And there, circled in red, we can see a large part of why Carson was able to slip past Kuechly and into the second level - Fluker is holding one of Kuechly’s arms. Does Kuechly make that tackle if he actually has use of both arms? I don’t know, but I am certain that if Matt Breida or Jeff Wilson pick up 15 yards on a running play on a drive that ends in a field goal in a three point game while Bobby Wagner is getting one arm held, Seahawks fans would be fuming.
In any case, moving on to Carson’s third run that gained double digits, this one is all effort from the Hawks young running back. Here’s what the play looked like shortly after Carson took the handoff.
I mean, I suppose we could credit the offensive line for allowing Carson to pick up 16 yards on that play, but in my opinion it certainly wasn’t the blocking that created a chunk gain on that play.
Now, before anyone gets too ready to pull the trigger and call me out for being negative on the run game, let me go ahead and show a handful of plays where the line blocked great. The plays I’ve looked at I’ve chosen because they are great individual efforts by Carson, but I know fans are going to take them as an assault on the Hawks line.
So, here are a couple of plays where the line generated a couple big holes.
Woo boy. Look at the size of that running lane. As I watched this unfold I thought Carson might have had a chance to take it for an even bigger gain, but unfortunately the safety we see at midfield was able to step up and make the tackle.
Moving to the critical fourth and short play late in the game on which Seattle brought in George Fant as a sixth lineman, we see that the line blocked inside to create a great hole.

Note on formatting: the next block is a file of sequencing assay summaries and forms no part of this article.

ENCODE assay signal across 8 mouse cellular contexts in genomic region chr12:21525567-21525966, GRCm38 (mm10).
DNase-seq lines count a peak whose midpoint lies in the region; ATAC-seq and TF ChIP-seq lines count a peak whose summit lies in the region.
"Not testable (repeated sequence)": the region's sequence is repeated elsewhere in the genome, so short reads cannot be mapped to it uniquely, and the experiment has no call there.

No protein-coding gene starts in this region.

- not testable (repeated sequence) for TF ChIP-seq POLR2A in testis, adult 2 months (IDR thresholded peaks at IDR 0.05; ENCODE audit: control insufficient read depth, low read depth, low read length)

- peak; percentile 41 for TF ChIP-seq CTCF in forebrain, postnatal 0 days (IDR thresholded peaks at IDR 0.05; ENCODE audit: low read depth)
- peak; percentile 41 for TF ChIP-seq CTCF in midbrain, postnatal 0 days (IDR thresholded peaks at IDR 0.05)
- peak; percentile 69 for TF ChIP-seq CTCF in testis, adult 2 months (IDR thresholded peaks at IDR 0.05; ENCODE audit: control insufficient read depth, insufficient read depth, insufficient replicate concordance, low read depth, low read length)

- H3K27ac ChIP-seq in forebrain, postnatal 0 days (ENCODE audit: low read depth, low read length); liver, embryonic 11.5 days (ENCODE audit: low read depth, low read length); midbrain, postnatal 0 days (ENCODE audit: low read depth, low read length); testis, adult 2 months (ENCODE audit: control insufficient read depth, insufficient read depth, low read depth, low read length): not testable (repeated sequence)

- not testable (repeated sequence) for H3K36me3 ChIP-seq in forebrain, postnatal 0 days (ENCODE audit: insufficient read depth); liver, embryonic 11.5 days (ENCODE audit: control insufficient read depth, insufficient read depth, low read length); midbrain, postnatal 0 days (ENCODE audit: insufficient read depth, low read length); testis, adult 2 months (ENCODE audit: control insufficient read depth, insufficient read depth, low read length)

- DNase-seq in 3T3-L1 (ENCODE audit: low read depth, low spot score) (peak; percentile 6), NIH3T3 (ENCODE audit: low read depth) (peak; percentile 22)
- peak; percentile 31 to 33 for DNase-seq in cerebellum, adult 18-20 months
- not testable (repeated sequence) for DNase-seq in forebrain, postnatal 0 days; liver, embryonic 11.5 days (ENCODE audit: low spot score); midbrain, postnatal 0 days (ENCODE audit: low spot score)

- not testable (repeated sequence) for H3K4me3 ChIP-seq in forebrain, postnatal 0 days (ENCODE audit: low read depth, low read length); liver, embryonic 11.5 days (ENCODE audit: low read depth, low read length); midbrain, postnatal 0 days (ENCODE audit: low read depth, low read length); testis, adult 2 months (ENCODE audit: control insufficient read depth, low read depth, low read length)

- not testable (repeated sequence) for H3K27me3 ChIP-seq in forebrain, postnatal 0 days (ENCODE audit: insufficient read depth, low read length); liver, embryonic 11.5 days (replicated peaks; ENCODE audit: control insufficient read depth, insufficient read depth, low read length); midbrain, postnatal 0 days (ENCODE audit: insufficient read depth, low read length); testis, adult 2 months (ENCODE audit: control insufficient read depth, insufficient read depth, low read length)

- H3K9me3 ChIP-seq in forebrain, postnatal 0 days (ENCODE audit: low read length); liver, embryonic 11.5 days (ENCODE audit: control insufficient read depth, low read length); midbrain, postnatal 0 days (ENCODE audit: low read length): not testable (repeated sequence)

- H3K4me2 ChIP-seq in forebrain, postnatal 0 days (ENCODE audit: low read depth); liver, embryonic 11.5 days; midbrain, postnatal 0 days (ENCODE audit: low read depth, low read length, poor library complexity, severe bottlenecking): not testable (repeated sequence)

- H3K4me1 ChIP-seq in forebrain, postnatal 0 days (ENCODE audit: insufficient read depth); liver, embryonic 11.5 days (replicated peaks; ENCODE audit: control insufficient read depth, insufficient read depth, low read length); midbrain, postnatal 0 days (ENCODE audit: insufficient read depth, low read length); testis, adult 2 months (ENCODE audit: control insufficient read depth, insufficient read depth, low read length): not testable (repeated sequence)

Unfortunately for Seattle fans, Kuechly diagnosed the play and rapidly filled the hole.
Fortunately for Seattle fans Carson is big enough and strong enough that he pushed forward enough for the first down. In short, when these two trains collided, Carson won. In short, if that’s Eddie Lacy or Thomas Rawls carrying the ball in 2017, I don’t think either of them pick up the first down, even with the line having created that hole because Kuechly probably drives either one of them backwards.
Carson is, simply put, a beast on the field and his ability to both avoid and break tackles has certainly helped the Seahawks run game through the first eleven games of the season.
Now, had that been Bobby Wagner in the hole, Wagner stops Carson for a loss and it would have been a turnover on downs, but that’s because Wagner is better than Kuechly, which is a different story for a different day.
To close out, let me finish with a play that was a great success for both the line and Carson, his one yard touchdown run in the second quarter. He hits the hole as 55 is able to reach up and try to stop him, but that arm tackle is quickly brushed aside, and he powers through the defensive back (24) stepping up a moment too late.
Yep, folks, that’s a nice hole in the red zone, something that the heavier reliance on power blocking has created several times this season. I’ll look at that in more detail sometime down the road. For now, however, let’s all bask in the glow of having handed Carolina their first home loss of the season.